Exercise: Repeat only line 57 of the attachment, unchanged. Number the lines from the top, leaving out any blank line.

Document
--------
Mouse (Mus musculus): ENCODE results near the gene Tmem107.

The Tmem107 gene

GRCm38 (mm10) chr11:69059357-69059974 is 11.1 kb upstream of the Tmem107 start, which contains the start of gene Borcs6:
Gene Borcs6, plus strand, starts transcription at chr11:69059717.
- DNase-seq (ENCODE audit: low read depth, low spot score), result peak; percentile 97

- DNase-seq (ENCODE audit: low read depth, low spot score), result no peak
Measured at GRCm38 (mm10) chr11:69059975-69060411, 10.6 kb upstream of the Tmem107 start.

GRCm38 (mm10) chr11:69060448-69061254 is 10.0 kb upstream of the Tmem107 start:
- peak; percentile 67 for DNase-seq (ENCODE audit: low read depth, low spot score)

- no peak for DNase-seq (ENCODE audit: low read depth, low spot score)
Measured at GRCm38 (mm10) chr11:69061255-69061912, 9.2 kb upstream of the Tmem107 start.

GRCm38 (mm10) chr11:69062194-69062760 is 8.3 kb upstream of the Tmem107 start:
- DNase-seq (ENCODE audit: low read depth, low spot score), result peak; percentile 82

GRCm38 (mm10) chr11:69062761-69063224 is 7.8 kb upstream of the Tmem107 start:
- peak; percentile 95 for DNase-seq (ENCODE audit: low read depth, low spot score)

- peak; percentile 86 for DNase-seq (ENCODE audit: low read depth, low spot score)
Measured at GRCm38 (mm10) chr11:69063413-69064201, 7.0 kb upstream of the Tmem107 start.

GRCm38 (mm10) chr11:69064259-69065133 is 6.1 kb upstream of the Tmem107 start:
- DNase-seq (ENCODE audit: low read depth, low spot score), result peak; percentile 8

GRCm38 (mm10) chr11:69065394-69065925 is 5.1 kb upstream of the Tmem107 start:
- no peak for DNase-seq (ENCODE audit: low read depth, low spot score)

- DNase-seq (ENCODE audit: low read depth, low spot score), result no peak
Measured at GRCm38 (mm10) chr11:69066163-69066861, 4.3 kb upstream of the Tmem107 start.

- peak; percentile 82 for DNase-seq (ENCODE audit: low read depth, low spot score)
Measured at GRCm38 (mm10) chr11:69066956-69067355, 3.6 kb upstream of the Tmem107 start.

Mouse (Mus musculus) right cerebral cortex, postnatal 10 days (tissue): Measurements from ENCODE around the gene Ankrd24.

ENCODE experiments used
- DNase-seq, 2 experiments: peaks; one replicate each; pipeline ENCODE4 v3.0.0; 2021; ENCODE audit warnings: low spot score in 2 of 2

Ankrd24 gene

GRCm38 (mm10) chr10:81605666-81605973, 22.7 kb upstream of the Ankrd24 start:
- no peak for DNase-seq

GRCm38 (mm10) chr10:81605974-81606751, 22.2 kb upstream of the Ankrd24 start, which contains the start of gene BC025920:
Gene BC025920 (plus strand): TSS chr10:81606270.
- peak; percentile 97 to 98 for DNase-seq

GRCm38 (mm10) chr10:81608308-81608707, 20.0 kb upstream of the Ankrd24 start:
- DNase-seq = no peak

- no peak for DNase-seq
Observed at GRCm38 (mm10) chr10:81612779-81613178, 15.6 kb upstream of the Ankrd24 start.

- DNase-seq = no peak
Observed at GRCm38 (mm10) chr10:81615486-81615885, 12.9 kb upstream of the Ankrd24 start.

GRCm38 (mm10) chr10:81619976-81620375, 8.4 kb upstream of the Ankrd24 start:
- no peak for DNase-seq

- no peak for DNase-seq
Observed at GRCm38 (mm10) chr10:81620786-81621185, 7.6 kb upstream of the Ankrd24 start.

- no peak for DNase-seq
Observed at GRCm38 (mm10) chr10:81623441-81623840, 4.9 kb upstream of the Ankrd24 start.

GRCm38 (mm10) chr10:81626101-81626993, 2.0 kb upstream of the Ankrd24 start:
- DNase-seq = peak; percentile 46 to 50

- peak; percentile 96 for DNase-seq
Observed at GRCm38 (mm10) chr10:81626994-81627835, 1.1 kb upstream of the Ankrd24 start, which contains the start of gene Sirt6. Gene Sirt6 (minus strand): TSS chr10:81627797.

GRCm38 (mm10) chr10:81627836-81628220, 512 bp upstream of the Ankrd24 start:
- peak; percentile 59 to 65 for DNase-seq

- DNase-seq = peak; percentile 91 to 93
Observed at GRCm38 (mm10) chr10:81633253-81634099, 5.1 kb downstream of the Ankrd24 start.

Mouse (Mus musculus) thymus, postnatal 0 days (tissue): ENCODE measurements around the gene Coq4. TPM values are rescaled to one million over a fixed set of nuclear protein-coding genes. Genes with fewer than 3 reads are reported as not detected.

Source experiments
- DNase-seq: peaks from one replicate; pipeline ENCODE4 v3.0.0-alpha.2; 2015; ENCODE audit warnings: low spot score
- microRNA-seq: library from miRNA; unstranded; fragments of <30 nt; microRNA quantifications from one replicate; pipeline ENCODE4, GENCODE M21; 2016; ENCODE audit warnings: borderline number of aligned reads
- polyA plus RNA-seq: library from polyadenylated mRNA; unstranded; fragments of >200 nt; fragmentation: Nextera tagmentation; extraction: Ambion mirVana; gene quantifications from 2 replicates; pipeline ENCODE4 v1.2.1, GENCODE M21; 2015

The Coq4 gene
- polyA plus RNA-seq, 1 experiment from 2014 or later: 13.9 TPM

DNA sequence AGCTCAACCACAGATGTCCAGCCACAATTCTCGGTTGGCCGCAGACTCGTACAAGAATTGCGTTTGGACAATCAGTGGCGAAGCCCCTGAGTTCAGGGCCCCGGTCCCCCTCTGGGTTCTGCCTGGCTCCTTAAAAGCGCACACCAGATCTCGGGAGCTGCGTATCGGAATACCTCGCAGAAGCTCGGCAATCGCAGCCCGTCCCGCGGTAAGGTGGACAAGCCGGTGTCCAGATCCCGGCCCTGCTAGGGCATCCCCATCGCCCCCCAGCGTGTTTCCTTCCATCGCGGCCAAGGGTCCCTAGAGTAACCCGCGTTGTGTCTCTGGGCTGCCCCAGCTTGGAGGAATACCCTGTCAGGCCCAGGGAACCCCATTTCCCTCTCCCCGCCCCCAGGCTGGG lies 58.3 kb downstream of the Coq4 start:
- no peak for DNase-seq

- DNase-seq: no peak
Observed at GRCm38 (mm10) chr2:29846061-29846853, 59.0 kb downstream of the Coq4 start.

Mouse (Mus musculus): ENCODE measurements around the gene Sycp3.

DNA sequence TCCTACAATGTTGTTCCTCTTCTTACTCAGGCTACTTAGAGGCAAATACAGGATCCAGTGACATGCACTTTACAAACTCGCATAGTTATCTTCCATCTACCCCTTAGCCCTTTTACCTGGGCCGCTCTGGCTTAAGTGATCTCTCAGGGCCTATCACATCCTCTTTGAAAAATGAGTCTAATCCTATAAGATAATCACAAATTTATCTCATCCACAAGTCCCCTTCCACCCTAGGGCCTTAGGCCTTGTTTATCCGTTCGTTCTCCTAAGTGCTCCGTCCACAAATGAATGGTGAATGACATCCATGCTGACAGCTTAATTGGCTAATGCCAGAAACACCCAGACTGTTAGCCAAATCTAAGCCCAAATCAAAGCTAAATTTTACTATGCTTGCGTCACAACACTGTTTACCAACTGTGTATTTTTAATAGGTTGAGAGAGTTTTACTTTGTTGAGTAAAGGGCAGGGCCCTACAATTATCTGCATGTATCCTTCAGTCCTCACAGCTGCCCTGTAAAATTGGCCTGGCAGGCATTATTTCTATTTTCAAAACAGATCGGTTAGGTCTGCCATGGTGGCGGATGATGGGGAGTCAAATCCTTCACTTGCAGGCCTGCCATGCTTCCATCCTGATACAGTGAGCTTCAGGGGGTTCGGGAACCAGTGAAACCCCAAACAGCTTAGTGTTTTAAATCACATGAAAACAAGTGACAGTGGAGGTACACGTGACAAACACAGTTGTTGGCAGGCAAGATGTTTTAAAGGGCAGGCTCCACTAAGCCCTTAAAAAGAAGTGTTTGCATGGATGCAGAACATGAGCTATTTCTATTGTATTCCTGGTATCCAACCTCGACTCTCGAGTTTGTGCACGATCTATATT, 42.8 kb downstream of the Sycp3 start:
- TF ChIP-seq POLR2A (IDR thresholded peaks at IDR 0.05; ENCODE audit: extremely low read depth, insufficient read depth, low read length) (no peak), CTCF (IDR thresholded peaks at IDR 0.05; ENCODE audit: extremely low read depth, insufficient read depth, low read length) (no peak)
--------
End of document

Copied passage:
- DNase-seq: peaks from one replicate; pipeline ENCODE4 v3.0.0-alpha.2; 2015; ENCODE audit warnings: low spot score